If you have the right tools, designing a microprocessor shouldn’t be complicated. The Verilog hardware description language (HDL) is one such tool. It can enable you to depict, simulate, and synthesize an electronic design, and thus increase your productivity by reducing the overall workload associated with a given project.
Monte Dalrymple’s Microprocessor Design Using Verilog HDL is a practical guide to processor design in the real world. It presents the Verilog HDL in a straightforward fashion and serves as a detailed introduction to reducing the computer architecture and as an instruction set to practice. You’re led through the microprocessor design process from start to ﬁnish, and essential topics ranging from writing in Verilog to debugging and testing are laid bare.
The book details the following, and more:
- Verilog HDL Review: data types, bit widths/labeling, operations, statements, and design hierarchy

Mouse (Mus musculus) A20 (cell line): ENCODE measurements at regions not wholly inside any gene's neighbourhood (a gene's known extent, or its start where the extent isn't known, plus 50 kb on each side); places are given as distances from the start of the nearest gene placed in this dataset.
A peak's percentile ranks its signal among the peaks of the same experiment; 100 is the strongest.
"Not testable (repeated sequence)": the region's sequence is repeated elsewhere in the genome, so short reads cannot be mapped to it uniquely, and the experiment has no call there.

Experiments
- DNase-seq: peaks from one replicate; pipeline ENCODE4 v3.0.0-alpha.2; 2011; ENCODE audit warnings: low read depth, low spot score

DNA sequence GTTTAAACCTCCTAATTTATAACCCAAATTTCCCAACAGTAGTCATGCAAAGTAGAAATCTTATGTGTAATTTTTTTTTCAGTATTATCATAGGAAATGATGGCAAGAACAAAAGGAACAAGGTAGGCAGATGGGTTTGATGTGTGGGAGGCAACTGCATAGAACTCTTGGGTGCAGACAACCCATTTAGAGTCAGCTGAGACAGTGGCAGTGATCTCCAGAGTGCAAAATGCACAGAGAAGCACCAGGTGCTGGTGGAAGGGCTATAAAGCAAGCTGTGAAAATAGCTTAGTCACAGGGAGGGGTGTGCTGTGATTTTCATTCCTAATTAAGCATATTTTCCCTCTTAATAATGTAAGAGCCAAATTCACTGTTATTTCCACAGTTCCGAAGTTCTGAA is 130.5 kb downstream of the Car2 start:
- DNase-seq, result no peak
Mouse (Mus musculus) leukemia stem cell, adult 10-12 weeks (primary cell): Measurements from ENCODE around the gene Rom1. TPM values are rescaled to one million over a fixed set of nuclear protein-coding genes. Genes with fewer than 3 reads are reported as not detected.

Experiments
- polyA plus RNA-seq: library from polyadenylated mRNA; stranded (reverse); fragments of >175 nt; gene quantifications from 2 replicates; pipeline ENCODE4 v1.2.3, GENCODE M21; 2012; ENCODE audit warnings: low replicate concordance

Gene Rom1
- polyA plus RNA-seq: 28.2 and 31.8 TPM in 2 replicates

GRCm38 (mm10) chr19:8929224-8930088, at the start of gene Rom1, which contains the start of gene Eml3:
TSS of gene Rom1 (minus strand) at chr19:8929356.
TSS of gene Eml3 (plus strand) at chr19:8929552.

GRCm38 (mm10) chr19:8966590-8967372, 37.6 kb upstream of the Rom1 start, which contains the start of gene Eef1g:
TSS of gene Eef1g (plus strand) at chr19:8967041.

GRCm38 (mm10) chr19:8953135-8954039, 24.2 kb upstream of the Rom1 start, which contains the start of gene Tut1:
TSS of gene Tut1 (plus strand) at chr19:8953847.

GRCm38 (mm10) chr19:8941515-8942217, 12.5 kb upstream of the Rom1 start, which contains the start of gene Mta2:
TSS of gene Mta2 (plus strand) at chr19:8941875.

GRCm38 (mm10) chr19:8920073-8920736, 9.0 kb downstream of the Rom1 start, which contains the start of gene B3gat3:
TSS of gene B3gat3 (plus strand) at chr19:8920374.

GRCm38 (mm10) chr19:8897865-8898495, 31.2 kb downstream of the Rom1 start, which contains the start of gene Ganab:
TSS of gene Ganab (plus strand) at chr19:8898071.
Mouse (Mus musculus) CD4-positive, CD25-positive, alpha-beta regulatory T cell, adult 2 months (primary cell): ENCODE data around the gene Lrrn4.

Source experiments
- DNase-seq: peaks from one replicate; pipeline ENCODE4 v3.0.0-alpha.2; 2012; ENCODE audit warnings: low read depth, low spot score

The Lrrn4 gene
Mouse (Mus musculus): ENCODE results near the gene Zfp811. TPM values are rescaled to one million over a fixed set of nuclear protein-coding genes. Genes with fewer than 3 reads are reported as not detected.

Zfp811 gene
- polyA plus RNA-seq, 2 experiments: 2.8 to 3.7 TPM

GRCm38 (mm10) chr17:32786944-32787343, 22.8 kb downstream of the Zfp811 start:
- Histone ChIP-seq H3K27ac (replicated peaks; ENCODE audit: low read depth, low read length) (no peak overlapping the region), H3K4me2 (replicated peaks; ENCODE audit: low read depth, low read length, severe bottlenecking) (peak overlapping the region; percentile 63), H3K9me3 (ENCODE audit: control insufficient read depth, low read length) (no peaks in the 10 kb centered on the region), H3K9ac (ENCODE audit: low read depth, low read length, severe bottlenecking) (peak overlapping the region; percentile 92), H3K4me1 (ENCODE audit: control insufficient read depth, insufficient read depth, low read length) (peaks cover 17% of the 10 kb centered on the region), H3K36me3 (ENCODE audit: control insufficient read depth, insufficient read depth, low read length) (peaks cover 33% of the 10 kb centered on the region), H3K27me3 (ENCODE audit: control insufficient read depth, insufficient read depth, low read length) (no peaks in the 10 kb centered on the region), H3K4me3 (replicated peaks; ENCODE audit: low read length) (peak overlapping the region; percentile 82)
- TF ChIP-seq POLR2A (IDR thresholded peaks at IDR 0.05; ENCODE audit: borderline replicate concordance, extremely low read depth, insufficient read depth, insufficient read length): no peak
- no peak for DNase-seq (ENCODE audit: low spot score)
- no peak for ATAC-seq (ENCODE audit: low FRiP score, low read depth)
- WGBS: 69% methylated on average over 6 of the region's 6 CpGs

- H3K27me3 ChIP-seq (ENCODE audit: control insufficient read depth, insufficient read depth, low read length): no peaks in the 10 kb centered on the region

- Verilog Coding Style: ﬁles vs. modules, indentation, and design organization
- Design Work: instruction set architecture, external bus interface, and machine cycle
- Microarchitecture: design spreadsheet and essential worksheets (e.g., Operation, Instruction Code, and Next State)
- Writing in Verilog: choosing encoding, assigning states in a state machine, and ﬁles (e.g., deﬁnes.v, hierarchy.v, machine.v)
- Debugging, Veriﬁcation, and Testing: debugging requirements, veriﬁcation requirements, testing requirements, and the test bench
- Post Simulation: enhancements and reduction to practice
Monte Dalrymple received a BSEE (with highest honors) and an MSEE from the University of California at Berkeley, where he was elected to Phi Beta Kappa. Monte started his career at Zilog, where he designed a number of successful products, including the Serial Communication Controller (SCC) family and the Universal Serial Controller (USC) family. He was also the architect and lead designer of the Z380 microprocessor. Monte started his own company, Systemyde International Corp., in 1995, and has been doing contract design work ever since. He designed all ﬁve generations of Rabbit microprocessors, a Z180 clone that is ﬂying on the Juno mission to Jupiter, and a Z8000 clone that ﬂies in a commercial avionics air data computer. Monte holds 16 patents as well as both amateur and commercial radio licenses. Monte wrote 10 articles for Circuit Cellar magazine between 1996 and 2010. He recently completed a side project to replace the CPU in an HP-41C calculator with a modern FPGA-based version.